What often distinguishes consumer health and wellness segments from one another is how consumers, depending on where they are in their wellness journeys, interpret what is classified as a “treat,” a distinction commonly based on how their food values and eating habits have shaped their expectations and personal taste palates. Progressive health and wellness consumers may reflect forward-leaning “foodie” orientations with an interest in global foods — which suggest a healthier nutritional profile as well as distinctive flavors.

Fun and enjoyment represent indulgent, playful and creative aspects of health and wellness. Fun and enjoyment include practices that permit flexibility, simplicity and pleasure. They represent a departure from the overly rational and ascetic approach to health and wellness lifestyles, embracing them in a more personal way, and are less about work and restraint and more about sophisticated indulgence.

As shoppers, the most progressive health and wellness consumers are no longer thinking about condition management (lowering cholesterol or blood pressure) or dieting (low fat, low carb) but are focused on fresh, real, less processed foods and beverages, positive nutrition and fun. From a purchase and use perspective, this means moving away from products that are fat-free, diet products and 100-calorie portion packs in favor of kale, dark chocolate and quality fats, such as found in nuts, avocados and butter. Ben & Jerry’s has captured moderately involved health and wellness consumers who are attracted by the quality ingredients, interesting flavor profiles and the playfully named varieties. Although the cartoonish packaging can often diminish the health and wellness message, Ben & Jerry’s has earned “street cred” for its serious commitment to sustainability, in particular social and environmental causes.

Five Ways Fun and Pleasure Drive Successful Consumer Engagement and Satisfaction

  1. Encourage a sense of discovery. An essential element to link with a sense of fun. Our cultural values embrace diversity, and new experiences have heightened the desire for food exploration.
  2. Communicate a “fun” value proposition. Emphasize how the playful and whimsical aspects of your product or service support broader quality-of-life goals using a tone that is ironic, whimsical, playful, energetic or passionate.
  3. Create a theater of experience. Retailers can create a theater of engagement by using employees and in-store communications as vehicles that present products as pleasurable and as part of overall well-being. Enabling food “discoveries,” food exploration and communicating a passion for food ingredients are hallmark influences behind our evolving food culture today: shoppers today seek food experiences that can be translated into their lives and households. Retailers that encourage behaviors like cooking (as opposed to eating and pure consumption) will likely earn greater shopper intimacy and quite possibly a larger share of food spending.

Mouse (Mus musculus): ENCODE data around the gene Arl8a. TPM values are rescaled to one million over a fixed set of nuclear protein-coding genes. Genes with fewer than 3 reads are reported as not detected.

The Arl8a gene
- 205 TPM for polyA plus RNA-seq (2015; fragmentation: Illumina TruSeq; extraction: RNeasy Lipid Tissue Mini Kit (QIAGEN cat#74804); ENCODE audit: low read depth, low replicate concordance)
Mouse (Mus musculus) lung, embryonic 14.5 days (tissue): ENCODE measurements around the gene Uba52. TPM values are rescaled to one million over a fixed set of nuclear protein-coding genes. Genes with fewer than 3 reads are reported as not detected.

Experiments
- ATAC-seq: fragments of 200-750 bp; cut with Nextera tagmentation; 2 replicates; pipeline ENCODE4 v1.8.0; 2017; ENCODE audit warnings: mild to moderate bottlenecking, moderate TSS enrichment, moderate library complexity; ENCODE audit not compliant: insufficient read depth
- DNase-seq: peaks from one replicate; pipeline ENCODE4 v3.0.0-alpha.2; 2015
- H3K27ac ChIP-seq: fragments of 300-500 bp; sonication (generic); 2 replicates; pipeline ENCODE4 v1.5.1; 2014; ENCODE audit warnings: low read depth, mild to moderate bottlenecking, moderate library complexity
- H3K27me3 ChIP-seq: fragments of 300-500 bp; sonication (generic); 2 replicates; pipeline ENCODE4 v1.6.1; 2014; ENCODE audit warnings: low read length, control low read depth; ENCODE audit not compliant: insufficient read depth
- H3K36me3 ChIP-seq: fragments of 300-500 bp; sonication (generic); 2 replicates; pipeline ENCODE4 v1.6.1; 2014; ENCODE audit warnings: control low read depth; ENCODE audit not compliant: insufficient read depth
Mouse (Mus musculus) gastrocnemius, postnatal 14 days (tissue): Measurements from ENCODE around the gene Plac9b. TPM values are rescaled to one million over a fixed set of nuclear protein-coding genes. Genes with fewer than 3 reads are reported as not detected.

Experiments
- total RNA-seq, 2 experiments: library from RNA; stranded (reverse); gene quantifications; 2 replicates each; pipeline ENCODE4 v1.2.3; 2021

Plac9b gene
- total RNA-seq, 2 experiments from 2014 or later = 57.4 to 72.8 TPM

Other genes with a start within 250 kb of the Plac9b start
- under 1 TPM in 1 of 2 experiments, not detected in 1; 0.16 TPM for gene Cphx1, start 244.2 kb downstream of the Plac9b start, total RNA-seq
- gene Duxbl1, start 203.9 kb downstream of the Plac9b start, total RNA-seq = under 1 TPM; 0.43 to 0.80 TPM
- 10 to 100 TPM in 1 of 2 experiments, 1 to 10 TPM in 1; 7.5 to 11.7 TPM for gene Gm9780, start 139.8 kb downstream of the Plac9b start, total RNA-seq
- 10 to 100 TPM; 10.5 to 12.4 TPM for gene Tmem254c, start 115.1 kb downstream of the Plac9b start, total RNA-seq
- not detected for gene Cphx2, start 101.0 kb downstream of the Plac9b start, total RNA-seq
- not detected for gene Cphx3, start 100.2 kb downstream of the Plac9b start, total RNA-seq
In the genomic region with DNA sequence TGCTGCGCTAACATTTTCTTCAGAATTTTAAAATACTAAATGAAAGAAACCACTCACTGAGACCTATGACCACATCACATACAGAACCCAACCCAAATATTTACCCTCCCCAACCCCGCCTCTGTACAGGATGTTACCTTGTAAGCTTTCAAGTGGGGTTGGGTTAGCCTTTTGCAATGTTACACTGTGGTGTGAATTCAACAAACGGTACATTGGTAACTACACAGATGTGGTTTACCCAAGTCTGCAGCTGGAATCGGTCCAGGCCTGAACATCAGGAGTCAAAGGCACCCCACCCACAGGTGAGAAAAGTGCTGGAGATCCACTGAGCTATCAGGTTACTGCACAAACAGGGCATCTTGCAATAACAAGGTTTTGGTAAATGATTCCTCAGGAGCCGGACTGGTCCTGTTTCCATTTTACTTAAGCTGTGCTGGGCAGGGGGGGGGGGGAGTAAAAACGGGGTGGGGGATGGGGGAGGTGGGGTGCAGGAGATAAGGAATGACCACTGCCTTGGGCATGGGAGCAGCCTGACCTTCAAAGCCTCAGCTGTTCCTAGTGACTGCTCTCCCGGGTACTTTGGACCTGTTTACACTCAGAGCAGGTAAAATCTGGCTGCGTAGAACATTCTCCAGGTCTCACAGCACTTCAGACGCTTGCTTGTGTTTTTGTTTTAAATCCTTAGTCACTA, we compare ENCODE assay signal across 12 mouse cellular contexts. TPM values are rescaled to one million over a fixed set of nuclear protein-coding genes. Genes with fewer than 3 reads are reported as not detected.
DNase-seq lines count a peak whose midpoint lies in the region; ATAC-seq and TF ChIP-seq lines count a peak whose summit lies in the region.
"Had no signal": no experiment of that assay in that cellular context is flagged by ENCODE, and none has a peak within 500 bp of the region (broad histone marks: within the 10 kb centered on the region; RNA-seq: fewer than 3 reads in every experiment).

4. Position snacks to speak to multiple drivers. The line between adult- and kid-oriented food continues to blur as parents expect snacks to do more for both their kids and themselves. Consider pursuing the all-family snack space that reflects kid appeal and parents’ own snacking needs. Just as adult snacks should be positioned to speak to multiple drivers, so should kid snacks. Parents will expect the ideal snack to simultaneously provide nutrition, keep their kids from “crashing,” and serve as a fun treat.
  5. Add an element of surprise. Surprise and delight are key elements of communicating fun in the food and beverage space. An example of infusing this element into product marketing and experience would be an online weekly subscription box service that adds “planned spontaneity” and elements of surprise (e.g., boxes themed around specific lifestyle interests like world travel, video games, favorite TV shows and movies, yoga or body building or themed around interests in food and beverage such as wine, bacon or global flavors). Services that allow customization present consumers the added element of surprise when “unboxing” — a now entrenched social media phenomenon that captures fun moments. 


Food & Beverage Occasions Consumer Package Goods Culture Health & Wellness Retail/Shopper Insights Technology/Social Media Foodservice/Restaurant


As leaders in the study of American food culture, The Hartman Group has been tracking how Americans shop for food since the 1990s. From one-stop shopping to multichannel shopping to online markets and click-and-collect, we continue to track consumers’ evolving perceptions, needs, habits and relationships with food retailers. New to the 2017 report is a special section on the expansion of the discount grocery channel, the emerging fresh-format channel and smaller-footprint retail formats.